Adhip Chaudhuri

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Adhip Chaudhuri, an international economist, recently retired from Georgetown University in Washington, DC, passed away in Vienna, Virginia, on January 13, 2014 from complications of lung cancer. He was 62 years old. In his research and writing he applied philosopher John Rawls’s seminal work on social justice to measurable economic social welfare indices.

Born in Ghazipur, Uttar Pradesh, India, on July 25, 1951, to Sabitri and N. K. Chaudhuri, he was the youngest of four children. Chaudhuri attended Narendrapur Ramakrishna Mission high school in Kolkata (Calcutta), graduating in 1967 with high honors in statewide examinations, and St. Stephen’s College, Delhi University, where he graduated in 1970 with honors in economics at the top of both his class and the university.

He pursued graduate studies at Delhi School of Economics and Columbia University, New York, where he obtained a PhD in economics with his dissertation, “Envy, Distributive Justice, and Social Choice.” His thesis advisers were Nobel Prize­winning economists William Vickery and Edmund Phelps. His areas of specialization were welfare economics, international economics, and the history of economic thought.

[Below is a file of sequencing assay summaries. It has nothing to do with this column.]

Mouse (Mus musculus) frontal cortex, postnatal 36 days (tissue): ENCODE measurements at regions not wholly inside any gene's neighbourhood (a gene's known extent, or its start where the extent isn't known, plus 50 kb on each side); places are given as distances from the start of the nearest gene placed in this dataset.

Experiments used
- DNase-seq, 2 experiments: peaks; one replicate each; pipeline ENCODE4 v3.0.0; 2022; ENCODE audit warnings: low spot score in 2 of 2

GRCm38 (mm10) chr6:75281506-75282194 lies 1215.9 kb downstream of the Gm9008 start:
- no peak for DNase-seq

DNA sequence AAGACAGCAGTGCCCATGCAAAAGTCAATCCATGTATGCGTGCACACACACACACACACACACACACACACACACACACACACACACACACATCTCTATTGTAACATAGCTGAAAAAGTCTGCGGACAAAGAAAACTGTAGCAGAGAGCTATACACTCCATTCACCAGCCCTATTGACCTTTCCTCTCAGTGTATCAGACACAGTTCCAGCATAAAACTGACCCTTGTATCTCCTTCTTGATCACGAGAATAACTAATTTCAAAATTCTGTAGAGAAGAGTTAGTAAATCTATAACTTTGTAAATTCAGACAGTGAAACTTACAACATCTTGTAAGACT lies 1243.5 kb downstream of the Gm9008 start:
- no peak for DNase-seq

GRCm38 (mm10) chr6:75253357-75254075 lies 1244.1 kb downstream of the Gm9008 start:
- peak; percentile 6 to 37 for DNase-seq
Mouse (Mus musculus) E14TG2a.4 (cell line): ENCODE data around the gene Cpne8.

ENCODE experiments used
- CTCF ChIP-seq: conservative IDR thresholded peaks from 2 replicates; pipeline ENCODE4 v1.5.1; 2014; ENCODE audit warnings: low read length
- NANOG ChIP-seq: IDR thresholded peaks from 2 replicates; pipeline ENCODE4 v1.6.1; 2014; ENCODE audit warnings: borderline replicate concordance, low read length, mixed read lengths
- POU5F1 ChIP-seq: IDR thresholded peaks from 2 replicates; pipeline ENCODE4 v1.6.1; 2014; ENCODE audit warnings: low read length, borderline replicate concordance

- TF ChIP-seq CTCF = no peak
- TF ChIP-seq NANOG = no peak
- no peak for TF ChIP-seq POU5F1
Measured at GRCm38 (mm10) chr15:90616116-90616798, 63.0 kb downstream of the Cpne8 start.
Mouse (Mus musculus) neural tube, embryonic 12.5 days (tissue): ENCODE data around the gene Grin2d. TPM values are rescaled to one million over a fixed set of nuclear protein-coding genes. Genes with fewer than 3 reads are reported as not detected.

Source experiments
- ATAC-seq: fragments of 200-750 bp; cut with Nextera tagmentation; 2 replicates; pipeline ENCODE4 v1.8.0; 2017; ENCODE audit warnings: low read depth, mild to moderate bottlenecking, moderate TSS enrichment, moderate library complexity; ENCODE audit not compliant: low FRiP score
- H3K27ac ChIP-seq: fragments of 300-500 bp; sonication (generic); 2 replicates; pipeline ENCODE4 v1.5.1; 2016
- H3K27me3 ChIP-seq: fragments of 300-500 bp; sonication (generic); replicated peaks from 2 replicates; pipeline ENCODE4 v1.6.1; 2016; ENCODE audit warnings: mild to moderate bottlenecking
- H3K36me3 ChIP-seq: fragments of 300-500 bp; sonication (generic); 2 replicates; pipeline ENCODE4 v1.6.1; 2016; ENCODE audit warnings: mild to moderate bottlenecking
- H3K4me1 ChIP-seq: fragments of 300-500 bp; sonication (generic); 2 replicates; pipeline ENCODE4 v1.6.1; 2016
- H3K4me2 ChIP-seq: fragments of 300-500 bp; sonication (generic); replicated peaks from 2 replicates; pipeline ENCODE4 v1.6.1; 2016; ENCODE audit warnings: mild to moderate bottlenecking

He began teaching at Georgetown University in Washington, DC, in 1979. An exceptionally gifted teacher known for his ability to make difficult concepts understandable and relevant to his students’ lives, he was recognized as teacher of the year three times. One of his students rated Chaudhuri as “the real deal,” adding, “His lectures are clear, relevant, and to the point.…Pay attention, dive into the material, and Chaudhuri will maximize your return on the time you invest in the course.”

Chaudhuri taught and lectured internationally, in Vienna, Hanoi, and Doha, Qatar. His writings on international trade, finance, and social welfare appeared in such academic journals as Theory and Decision and Social Choice and Welfare and in The Multinational Corporation in the 1980s, edited by Charles P. Kindleberger and David Audretsch, published by MIT Press in 1983.

A passionate bridge and tennis player and an avid gardener, he leaves behind his wife, Joanne Kinney Smyth, his children, Maya of Atlanta and Neal of Washington, DC, his former wives, Una Chaudhuri of New York and Margaret McBride of Virginia, and his brother, Pradip, and sister, Shibani, of Kolkata.